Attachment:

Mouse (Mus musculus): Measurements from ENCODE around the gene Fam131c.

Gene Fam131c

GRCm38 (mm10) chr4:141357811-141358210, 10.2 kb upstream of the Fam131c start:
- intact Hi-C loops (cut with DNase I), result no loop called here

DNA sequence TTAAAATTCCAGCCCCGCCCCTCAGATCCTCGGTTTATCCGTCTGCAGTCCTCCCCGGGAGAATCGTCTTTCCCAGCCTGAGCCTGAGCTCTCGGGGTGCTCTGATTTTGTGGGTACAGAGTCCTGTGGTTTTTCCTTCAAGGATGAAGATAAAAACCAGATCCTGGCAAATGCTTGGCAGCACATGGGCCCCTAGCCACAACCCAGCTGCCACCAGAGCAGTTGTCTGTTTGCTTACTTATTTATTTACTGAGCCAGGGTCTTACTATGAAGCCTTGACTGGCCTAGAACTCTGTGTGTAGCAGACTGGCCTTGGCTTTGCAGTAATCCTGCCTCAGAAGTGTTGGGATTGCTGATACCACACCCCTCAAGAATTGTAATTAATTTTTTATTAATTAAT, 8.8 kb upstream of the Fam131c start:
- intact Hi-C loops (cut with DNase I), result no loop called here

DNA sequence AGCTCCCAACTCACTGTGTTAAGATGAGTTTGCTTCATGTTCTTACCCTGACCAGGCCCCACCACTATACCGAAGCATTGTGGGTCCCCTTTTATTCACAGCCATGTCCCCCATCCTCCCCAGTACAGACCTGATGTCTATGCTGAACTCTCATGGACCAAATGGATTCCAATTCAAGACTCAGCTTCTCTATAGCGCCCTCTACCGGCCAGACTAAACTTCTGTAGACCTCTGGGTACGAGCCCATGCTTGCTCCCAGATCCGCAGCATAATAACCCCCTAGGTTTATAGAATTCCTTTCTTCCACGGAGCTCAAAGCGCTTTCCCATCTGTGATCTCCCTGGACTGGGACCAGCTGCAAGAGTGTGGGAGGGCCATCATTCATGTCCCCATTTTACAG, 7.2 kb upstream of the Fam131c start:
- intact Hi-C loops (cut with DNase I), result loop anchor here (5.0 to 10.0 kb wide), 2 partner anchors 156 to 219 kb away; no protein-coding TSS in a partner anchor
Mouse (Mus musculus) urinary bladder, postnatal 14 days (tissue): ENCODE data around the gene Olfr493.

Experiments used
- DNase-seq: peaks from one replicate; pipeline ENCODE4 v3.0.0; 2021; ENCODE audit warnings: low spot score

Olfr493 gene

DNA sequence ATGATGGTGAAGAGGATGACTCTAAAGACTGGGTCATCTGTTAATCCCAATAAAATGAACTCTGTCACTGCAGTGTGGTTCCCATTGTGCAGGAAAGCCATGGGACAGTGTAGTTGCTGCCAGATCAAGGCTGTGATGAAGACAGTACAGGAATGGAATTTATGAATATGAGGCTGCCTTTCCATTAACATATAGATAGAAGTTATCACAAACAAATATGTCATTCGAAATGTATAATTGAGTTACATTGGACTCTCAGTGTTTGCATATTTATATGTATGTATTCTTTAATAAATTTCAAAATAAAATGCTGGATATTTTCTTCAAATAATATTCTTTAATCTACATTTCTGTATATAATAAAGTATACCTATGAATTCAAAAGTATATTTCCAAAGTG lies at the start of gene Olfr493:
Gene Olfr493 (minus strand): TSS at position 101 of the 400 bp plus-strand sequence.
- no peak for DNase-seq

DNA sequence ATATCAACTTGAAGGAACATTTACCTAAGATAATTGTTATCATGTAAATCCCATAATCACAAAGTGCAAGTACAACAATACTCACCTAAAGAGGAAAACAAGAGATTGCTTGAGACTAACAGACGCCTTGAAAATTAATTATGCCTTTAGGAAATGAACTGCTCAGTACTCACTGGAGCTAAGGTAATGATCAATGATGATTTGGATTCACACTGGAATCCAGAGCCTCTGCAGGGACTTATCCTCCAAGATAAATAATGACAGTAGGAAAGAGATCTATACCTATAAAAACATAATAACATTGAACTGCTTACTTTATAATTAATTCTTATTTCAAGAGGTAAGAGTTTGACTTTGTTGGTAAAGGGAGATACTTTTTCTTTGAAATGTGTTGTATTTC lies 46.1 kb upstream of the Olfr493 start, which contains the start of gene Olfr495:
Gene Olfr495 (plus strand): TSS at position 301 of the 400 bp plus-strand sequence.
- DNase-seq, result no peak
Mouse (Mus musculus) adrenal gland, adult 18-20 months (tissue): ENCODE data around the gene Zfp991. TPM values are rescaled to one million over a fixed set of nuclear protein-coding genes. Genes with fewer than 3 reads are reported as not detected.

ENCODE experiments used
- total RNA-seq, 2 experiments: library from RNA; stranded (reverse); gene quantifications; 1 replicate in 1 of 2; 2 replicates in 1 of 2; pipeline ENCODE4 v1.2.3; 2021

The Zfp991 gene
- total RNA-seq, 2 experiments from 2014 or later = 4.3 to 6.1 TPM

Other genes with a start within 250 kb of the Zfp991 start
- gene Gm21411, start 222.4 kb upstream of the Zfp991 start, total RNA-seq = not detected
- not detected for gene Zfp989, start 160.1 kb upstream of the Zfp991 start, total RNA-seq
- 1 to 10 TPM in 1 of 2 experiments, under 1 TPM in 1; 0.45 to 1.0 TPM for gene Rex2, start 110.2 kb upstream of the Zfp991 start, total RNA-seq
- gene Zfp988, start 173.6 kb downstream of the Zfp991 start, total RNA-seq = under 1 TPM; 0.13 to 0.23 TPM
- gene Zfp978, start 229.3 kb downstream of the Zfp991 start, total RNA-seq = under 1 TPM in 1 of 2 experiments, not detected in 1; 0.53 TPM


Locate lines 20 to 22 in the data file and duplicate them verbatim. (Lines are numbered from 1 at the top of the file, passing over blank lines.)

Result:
ENCODE experiments used
- total RNA-seq, 2 experiments: library from RNA; stranded (reverse); gene quantifications; 1 replicate in 1 of 2; 2 replicates in 1 of 2; pipeline ENCODE4 v1.2.3; 2021

The Zfp991 gene